Thursday, September 29, 2011

Digital Microscope Comparison

There are many digital microscopes on the market, and sometimes it can be difficult to determine which microscope best fits your needs. In this post we will compare the Motic BA310 digital microscope with the Swift M10-LB digital microscope.


Each of these digital microscopes plug into the USB port, include software and will allow you to view a live image on your computer. The Swift M10-LB offers higher mega pixels (5) if using the SD removable card however, much lower mega pixels (0.3) when viewing an image on the computer or capturing the image with the software. The Motic BA310 digital microscope offers 3 mega pixels, but does not include an LCD screen or removable SD card.

Each microscope has the option for phase contrast, although the Motic BA310 Digital microscope offers more flexibility in that there are options for a phase slider (simple phase) as well as darkfield.

Human blood cells, 400x, captured with Motic BA310 Digital microscope.

Human blood cells, 400x, captured with Swift M10-LB digital microscope.

If you have any questions regarding either of these microscopes please email us.

Wednesday, September 28, 2011

Walton & Beckett Reticle

Walton & Beckett reticles are used primarily for counting particles, and in particular - asbestos dust particles or glass fibers.

Generally the fibers being counted are smaller than 5 microns in size. The circle on the reticle is divided into four by two diametrical lines scaled in units of 5 and 3 microns respectively. These are the critical measurements of fiber lengths and diameters used in asbestos fiber counting. The Walton and Beckett reticle has a series of shapes that have been designed to compare with fibers.

Monday, September 26, 2011

Protein Crystallography Microscopes

A good stereo microscope is required during evaluation of crystallization experiments in order to distinguish between amorphous and crystalline specimens. A typical microscope setup would consist of a zoom stereo microscope with a cross polarizing attachment and a minimum of 10x magnification. Higher magnifications are ideal for easy detection of small microcrystals.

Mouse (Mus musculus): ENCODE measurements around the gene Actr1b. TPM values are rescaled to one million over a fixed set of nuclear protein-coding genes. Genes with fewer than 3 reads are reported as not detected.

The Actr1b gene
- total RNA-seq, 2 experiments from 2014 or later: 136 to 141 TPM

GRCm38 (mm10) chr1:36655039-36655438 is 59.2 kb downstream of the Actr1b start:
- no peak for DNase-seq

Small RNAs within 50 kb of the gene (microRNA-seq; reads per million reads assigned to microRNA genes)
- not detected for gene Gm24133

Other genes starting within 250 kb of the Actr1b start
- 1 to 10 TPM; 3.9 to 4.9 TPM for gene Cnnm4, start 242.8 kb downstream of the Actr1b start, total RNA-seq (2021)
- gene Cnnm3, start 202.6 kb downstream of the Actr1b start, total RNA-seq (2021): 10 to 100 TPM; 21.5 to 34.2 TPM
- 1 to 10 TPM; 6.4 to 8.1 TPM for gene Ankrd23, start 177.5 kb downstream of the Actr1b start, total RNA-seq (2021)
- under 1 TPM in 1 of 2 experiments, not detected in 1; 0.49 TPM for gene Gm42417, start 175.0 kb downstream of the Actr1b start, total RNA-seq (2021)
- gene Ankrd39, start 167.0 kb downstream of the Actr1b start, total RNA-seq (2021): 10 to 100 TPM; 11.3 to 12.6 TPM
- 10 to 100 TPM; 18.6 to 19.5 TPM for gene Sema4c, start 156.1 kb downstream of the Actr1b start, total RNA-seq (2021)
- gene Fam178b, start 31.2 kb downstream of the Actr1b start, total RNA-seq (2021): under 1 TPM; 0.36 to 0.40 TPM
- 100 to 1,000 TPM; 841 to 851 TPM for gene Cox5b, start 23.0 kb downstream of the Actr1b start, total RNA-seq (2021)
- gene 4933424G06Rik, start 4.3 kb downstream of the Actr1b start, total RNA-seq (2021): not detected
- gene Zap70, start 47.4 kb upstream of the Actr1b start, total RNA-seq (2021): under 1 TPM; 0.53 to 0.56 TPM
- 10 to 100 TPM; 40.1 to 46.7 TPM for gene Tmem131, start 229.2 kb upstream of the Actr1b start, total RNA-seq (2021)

One of several protein crystallography microscope packages sold by Microscope World.

Protein crystallography microscopes are used to look at properties of crystals such as birefringenece (or double refraction) and for identifying conditions that cause precipitation or crystal growth. When identifying crystal growth, a polarizer would not be used because the color of the precipitate is a crucial indicator.

The microscope shown above uses pseudo-darkfield illumination and a dual-arm adjustable self supporting fiber optic illuminator. This allows top illumination from various angles and provides better light for examining crystals.

Friday, September 23, 2011

Using Polarizing Filters to Reduce Glare

When using stereo microscopes with highly reflective items, it can sometimes be helpful to also utilize a polarizing filter. The images shown below were both captured with the SMZ-168 stereo zoom microscope and a Jenoptik Speed XT Core 3 camera.

Printed circuit board captured with brightfield only.

Printed circuit board captured using polarizing filter.

Polarizing filters can especially help to reduce glare when photos are being captured with the microscope. If you do not achieve the exact image you are looking for, try rotating the polarizing filter slowly while looking through the microscope.

Tuesday, September 20, 2011

Microscope Immersion Oil Use

Many microscope manufacturers include a small amount of immersion oil to use with oil immersion objectives when microscopes are sold.  Since it only takes a drop to use this material, a small bottle will last for quite a while, but eventually needs replacement. 

Lenses designed to be used with immersion oil usually have a black ring around the barrel next to the colored ring identifying the magnification. They will also show “oil” in the identifying markings. These are the only lenses which should be used with oil and they should always be used with oil.  The image without the oil interface will show optical aberrations and result in a very poor image.

Air has a refractive index of 1.0 and a good oil lens has a numerical aperture of 1.25 or 1.30.  The glass used in slides and coverslips typically has a refractive index of 1.515  The full resolution of the lens can only be achieved by matching the refractive indexes of the materials the light passes through and it will be limited by the lowest number. Using air instead of oil limits the resolution to a lower numerical aperture, less than 1.0, resulting in a lower resolution and less brightness.